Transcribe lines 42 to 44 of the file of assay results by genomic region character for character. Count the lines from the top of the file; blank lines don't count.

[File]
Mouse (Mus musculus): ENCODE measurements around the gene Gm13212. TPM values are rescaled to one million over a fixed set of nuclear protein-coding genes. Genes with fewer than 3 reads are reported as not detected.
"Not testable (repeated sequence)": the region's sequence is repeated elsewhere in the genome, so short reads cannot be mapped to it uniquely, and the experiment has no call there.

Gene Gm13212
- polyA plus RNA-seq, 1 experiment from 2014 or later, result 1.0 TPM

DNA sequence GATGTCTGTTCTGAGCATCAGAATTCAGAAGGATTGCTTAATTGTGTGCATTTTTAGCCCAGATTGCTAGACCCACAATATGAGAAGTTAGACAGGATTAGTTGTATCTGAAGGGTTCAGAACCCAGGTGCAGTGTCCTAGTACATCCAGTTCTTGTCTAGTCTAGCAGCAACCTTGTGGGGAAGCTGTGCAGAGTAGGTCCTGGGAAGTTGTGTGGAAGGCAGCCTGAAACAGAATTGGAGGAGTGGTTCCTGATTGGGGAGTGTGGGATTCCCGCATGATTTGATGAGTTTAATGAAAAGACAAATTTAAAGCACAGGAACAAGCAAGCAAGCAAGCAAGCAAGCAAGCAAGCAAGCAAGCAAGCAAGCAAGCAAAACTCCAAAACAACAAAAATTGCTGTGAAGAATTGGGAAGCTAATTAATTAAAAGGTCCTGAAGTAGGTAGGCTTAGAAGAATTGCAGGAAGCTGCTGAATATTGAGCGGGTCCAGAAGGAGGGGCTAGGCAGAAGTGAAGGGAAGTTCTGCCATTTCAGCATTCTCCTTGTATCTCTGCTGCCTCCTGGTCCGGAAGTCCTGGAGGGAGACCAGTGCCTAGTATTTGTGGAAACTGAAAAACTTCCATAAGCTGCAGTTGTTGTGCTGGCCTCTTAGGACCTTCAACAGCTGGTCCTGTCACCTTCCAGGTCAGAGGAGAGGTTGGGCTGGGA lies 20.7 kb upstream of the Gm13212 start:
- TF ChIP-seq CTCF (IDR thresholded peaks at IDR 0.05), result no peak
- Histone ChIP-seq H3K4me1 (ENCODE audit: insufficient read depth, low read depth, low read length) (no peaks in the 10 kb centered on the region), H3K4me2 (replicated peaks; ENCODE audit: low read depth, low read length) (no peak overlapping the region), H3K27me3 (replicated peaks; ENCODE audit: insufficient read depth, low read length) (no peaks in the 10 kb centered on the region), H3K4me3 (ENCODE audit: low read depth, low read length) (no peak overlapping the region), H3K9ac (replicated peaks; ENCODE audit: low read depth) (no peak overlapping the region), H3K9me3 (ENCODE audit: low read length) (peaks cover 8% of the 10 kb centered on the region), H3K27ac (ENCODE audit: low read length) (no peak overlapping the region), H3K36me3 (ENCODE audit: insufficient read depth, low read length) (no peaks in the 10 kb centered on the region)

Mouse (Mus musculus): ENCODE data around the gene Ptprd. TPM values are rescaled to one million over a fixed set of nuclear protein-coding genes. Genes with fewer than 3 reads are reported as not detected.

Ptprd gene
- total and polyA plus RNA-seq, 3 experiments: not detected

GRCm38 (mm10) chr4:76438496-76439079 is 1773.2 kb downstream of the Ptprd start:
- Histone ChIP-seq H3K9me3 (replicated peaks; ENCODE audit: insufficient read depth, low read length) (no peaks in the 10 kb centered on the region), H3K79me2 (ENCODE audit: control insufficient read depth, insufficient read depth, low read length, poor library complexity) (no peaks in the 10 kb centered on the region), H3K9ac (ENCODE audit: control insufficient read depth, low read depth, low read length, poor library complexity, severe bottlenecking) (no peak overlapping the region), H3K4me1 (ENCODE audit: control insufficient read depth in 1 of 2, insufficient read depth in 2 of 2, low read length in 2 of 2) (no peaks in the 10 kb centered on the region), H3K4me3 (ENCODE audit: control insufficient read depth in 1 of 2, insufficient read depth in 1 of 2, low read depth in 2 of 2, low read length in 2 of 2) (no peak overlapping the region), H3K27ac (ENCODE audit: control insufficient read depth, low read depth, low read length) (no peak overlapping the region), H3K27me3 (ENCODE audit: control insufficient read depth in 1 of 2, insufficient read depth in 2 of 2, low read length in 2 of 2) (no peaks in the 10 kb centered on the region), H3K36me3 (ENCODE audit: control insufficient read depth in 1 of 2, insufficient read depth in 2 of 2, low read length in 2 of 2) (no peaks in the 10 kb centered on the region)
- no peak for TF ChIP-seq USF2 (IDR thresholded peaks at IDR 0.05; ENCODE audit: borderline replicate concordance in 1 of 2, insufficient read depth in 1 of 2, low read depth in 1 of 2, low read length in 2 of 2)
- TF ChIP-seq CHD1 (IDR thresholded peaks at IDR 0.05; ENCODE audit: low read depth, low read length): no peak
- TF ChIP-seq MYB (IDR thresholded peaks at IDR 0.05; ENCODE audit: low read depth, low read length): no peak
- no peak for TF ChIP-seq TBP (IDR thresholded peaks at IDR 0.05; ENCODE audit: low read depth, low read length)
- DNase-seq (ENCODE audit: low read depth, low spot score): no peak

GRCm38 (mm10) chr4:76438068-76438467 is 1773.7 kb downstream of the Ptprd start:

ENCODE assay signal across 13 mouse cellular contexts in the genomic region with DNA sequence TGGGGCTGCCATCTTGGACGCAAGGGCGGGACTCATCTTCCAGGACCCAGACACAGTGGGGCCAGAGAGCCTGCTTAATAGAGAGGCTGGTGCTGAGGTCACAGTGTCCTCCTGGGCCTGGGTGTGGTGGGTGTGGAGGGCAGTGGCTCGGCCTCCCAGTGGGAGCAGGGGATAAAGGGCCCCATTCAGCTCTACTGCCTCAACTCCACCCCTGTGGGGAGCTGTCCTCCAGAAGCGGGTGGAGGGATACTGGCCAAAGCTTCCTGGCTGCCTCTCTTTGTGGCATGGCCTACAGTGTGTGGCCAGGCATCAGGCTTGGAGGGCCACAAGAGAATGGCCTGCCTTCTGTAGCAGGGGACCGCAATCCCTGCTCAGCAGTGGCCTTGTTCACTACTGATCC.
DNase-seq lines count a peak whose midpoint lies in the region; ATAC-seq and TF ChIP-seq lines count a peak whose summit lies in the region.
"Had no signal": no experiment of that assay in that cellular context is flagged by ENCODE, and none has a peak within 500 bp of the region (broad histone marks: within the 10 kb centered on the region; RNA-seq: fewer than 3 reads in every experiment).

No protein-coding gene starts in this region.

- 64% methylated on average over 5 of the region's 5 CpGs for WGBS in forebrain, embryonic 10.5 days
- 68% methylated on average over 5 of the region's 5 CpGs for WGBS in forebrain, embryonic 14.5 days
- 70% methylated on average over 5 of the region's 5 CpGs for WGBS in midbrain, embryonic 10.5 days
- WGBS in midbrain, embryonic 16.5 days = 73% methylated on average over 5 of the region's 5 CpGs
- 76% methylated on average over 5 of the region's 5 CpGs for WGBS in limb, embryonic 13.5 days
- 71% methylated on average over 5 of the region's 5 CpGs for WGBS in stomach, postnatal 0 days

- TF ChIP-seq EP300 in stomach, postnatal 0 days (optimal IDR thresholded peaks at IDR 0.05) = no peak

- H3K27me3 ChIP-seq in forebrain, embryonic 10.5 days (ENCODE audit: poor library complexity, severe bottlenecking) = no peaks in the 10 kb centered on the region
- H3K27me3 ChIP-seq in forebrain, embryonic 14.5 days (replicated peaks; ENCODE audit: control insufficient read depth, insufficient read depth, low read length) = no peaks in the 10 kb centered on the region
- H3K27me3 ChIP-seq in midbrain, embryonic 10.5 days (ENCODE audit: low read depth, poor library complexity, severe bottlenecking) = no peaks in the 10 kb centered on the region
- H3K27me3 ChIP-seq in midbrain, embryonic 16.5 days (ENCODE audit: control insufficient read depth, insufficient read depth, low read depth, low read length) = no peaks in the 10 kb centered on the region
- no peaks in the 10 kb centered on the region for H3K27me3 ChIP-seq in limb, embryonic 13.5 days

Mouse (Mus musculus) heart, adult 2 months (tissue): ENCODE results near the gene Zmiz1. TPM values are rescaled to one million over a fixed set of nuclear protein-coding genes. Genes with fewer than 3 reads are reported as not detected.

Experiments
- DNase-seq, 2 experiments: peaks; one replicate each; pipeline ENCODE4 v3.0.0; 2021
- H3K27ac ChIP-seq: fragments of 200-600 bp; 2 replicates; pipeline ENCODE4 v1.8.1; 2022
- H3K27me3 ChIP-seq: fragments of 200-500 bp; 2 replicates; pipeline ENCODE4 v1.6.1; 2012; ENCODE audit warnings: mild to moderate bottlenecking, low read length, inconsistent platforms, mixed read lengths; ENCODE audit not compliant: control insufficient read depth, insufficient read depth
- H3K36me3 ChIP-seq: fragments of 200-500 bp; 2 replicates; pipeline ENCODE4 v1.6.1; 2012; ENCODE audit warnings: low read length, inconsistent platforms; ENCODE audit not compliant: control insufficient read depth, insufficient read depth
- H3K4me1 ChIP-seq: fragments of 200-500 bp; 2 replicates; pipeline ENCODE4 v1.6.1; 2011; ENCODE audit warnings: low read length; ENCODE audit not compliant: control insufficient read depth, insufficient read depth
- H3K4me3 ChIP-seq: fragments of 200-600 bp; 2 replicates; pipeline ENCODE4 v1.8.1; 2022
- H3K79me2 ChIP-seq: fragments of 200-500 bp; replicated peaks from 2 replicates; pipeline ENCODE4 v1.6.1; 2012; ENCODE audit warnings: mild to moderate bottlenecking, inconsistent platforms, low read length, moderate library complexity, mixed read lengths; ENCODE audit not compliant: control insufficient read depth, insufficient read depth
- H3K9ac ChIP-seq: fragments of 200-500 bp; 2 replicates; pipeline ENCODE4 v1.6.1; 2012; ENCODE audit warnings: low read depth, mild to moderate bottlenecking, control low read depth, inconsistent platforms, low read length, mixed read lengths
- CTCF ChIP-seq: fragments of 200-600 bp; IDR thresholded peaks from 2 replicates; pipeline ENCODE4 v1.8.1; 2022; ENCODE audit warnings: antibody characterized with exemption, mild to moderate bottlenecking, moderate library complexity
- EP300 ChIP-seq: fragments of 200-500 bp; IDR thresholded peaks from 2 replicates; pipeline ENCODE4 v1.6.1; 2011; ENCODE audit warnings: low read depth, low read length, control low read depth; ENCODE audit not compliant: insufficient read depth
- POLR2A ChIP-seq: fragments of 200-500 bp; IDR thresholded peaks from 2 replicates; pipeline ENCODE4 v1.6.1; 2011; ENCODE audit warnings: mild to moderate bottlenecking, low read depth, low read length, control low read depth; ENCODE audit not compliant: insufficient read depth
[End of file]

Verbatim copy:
- H3K4me3 ChIP-seq: fragments of 200-600 bp; 2 replicates; pipeline ENCODE4 v1.8.1; 2022
- H3K79me2 ChIP-seq: fragments of 200-500 bp; replicated peaks from 2 replicates; pipeline ENCODE4 v1.6.1; 2012; ENCODE audit warnings: mild to moderate bottlenecking, inconsistent platforms, low read length, moderate library complexity, mixed read lengths; ENCODE audit not compliant: control insufficient read depth, insufficient read depth
- H3K9ac ChIP-seq: fragments of 200-500 bp; 2 replicates; pipeline ENCODE4 v1.6.1; 2012; ENCODE audit warnings: low read depth, mild to moderate bottlenecking, control low read depth, inconsistent platforms, low read length, mixed read lengths